In 2008 I worked in a restaurant as a waiter.
I had been in the restaurant business since at least 14 years old. By the age of 23, in 2008, I worked at Enzos Restaurant, one of the best authentic Italian restaurants in The Bronx at the time.
I was putting in between 60 and 70 hours a week of work in that place. But at least the customers loved me, and their excellent tips expressed this.
You see, I graduated during the financial crisis and right off the peak of the outsourcing of technical jobs. I was struggling to get my career started, so I was forced to work in the restaurant. My family needed money and I could not play around with the opportunity. But I didn't view it as beneath me or as a temporary thing; I thought I might be doing it forever. So I may as well get good at it. Besides the long hours, I worked incredibly hard to make sure customers had a fantastic dining experience.
Long story short, the owner had a falling out with his manager at the time. As he looked around he struggled to find anyone more reliable or more loved by customers than me as he looked around for a replacement. So he was forced to ask me if I wanted a promotion. I was proud of that promotion. It was a big deal for me at the time. It was validation that even in that challenging environment, food business is not easy; I had done a great job to make it to the top of the food chain. (No pun intended)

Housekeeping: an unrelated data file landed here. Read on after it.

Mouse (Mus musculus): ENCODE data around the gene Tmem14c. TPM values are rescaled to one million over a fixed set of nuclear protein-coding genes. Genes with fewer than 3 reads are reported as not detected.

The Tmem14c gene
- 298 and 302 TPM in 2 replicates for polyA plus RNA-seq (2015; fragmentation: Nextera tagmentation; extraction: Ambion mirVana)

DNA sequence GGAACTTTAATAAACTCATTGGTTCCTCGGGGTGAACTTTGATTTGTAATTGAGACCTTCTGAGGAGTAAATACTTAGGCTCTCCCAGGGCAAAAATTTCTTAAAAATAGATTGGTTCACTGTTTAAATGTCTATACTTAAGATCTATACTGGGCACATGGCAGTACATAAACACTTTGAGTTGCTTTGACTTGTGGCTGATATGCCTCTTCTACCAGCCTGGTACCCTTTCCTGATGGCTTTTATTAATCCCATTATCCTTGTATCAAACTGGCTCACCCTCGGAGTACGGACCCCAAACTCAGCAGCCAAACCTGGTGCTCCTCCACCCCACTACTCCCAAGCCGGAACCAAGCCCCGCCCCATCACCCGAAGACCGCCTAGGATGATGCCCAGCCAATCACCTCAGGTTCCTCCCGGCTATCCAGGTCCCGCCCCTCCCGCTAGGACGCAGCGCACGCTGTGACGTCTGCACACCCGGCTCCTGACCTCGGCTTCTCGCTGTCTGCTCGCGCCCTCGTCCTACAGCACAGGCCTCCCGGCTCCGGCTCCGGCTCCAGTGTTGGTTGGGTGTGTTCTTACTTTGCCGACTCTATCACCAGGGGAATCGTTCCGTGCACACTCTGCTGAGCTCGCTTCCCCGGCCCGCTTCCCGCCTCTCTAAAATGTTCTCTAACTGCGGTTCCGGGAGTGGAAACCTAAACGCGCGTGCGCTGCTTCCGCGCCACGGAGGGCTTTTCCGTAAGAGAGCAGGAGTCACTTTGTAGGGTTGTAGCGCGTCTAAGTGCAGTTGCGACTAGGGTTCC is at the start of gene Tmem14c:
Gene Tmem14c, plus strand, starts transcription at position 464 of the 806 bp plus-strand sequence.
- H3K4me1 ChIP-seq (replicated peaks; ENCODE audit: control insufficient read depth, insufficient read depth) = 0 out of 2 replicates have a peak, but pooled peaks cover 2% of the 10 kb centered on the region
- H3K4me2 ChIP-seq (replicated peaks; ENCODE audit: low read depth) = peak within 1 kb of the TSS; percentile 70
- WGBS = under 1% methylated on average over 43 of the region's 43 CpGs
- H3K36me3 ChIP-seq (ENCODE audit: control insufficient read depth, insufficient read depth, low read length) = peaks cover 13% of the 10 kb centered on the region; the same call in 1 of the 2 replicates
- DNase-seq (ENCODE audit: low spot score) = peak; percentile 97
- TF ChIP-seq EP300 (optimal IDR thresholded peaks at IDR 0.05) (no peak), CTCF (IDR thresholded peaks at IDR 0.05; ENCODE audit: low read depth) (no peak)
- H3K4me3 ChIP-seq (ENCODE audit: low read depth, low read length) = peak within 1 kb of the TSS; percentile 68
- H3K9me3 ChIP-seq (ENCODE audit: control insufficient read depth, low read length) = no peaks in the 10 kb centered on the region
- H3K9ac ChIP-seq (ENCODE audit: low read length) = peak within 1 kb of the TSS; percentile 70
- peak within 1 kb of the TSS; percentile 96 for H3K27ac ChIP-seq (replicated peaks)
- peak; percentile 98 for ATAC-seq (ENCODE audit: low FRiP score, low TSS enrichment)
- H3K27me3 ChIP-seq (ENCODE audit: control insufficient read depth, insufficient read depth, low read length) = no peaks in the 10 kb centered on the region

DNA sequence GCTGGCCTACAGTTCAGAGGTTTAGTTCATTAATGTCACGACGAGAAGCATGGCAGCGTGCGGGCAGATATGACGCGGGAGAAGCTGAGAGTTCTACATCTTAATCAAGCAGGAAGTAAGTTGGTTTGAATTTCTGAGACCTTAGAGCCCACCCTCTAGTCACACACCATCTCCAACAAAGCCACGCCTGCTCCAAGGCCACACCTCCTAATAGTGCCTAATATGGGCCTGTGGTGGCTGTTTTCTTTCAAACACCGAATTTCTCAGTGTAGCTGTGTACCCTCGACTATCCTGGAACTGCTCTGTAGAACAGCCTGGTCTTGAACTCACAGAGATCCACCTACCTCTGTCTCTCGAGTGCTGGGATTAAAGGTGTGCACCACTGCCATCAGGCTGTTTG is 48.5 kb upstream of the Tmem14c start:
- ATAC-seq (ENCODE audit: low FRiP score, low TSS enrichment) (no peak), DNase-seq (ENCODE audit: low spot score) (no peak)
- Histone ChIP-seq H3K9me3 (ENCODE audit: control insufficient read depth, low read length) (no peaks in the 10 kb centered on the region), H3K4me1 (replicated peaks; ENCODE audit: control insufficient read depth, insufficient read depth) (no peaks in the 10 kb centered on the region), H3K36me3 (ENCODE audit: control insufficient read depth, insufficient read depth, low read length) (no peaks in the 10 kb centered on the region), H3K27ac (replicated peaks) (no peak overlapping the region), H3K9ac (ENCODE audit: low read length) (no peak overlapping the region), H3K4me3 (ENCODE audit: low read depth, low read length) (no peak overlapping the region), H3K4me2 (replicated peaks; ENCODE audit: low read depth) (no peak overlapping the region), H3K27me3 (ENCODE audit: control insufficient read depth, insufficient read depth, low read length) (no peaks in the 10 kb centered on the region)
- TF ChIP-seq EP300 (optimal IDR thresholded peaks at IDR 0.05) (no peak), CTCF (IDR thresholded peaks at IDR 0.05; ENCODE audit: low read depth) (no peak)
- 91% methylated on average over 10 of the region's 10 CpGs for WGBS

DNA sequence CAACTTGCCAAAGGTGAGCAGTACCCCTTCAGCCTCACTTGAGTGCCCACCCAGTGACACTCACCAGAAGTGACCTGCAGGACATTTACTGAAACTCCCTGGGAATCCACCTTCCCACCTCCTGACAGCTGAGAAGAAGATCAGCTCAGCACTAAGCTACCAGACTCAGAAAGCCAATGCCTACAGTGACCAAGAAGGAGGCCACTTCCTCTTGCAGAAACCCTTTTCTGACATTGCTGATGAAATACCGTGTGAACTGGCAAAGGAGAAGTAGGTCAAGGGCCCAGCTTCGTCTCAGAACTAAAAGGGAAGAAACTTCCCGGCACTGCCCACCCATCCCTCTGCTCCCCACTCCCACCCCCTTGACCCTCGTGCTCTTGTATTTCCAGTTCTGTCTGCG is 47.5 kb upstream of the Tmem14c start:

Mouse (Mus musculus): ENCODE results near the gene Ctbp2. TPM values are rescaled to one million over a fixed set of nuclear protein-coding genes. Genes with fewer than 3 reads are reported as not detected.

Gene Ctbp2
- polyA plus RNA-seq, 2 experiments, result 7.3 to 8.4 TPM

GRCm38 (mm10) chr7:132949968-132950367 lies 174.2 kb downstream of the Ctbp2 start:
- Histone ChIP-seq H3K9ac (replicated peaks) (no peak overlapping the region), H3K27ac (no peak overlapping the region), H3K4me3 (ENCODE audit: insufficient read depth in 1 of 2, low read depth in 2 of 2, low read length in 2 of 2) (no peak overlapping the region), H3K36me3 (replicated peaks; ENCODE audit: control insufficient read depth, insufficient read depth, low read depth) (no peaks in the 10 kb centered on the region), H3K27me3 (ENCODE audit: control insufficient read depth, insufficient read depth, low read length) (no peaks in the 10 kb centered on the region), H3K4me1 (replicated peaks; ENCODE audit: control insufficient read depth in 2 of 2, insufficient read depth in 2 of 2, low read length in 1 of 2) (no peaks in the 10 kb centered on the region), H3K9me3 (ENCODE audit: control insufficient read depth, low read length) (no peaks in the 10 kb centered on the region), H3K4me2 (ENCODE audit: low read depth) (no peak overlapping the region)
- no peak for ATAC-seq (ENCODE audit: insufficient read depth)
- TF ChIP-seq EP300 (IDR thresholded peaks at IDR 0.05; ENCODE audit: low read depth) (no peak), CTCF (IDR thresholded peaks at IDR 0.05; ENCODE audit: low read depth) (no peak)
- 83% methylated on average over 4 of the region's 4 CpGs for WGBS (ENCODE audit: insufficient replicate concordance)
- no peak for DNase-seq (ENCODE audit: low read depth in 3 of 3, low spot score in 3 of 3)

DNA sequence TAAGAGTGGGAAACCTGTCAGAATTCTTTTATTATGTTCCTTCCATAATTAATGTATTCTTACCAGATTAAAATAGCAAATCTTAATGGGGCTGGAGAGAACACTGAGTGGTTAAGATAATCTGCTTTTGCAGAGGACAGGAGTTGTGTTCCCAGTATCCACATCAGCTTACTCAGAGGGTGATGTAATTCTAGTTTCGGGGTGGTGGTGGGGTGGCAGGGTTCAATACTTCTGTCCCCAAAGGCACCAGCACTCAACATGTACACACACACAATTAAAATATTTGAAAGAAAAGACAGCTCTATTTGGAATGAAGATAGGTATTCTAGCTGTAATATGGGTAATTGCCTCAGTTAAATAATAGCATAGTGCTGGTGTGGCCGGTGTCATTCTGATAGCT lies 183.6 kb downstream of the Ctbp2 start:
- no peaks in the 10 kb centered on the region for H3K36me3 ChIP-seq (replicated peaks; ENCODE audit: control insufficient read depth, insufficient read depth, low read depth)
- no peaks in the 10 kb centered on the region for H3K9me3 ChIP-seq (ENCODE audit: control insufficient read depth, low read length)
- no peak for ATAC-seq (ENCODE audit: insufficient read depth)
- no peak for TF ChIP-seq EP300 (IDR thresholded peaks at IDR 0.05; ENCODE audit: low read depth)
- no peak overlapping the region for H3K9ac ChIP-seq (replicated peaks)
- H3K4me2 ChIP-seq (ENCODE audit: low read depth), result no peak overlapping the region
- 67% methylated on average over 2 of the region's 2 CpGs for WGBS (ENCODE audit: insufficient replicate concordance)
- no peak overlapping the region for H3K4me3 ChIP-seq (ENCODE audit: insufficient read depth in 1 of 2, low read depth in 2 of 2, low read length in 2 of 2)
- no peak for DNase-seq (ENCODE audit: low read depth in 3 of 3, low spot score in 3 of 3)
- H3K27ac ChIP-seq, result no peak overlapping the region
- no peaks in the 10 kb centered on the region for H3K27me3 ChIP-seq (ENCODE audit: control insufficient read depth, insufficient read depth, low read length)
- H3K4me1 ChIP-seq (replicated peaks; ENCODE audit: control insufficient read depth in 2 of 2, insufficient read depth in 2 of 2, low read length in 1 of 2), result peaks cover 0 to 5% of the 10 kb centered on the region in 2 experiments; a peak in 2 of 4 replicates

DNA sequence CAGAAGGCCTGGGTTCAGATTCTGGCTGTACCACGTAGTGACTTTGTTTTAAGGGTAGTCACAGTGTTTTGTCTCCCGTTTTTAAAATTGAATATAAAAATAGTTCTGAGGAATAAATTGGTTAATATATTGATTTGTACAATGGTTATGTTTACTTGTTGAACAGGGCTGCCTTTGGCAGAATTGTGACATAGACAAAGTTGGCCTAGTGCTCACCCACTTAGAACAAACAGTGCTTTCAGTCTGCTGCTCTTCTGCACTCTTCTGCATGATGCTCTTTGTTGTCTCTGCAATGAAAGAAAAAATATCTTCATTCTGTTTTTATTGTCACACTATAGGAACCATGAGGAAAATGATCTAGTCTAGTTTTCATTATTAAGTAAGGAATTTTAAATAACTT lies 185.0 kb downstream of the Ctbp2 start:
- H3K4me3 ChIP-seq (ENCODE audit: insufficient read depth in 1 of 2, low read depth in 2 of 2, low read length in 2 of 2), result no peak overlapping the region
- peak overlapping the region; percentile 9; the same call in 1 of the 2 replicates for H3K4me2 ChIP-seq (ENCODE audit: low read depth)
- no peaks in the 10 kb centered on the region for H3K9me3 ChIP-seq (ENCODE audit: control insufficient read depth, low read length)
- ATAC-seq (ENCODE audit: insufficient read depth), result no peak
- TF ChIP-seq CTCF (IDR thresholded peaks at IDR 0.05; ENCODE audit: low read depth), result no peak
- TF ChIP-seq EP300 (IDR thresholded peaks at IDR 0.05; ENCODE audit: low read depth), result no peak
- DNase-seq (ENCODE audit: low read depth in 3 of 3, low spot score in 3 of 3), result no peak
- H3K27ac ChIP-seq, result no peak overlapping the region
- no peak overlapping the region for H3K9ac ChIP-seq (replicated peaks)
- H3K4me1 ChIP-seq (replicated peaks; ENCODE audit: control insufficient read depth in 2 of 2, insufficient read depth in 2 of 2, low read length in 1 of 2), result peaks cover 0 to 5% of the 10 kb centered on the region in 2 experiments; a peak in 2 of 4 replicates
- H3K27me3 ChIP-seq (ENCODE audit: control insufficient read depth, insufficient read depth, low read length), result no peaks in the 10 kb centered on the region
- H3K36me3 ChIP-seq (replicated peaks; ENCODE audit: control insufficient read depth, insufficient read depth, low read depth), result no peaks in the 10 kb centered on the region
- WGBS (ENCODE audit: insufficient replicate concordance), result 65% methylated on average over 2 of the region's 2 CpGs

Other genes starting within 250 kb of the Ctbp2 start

I had worked so hard that the owner was in an impossible position. If he did not promote me, he would've risked losing me. He saw all the value with his own eyes, customers told him all about the value, and he had no choice.
The owner of Enzos, Enzo DiRendi, was in a zugzwang.
A zugzwang is a situation in chess where your opponent is obligated to put you in a winning position. It is your opponent's turn to make a move, and that move will put you in an advantageous position. I had played a lot of chess in my youth, and I knew all about accumulating so much value little by little that eventually, my chess opponents would be forced to pay it back.
But I didn't just put Enzo in a zugzwang; I proceeded to apply the principle to other roles too. It is how I got to be one of the youngest senior directors of engineering in all of Walmart in just a few short years. The value that me and my teams added was so significant and undeniable that they had no choice but to put me and my teams in advantageous positions or risk losing us.
"...the initial position is decisive Zugzwang."- Jon Speelman, The Observer Sunday 9 June 1996
Now we come full circle to the world itself.
You see, I think we could put the world itself in a zugzwang. We could give so much value to the world that eventually, when it has to make a move, it has no choice but to put us in an advantageous position.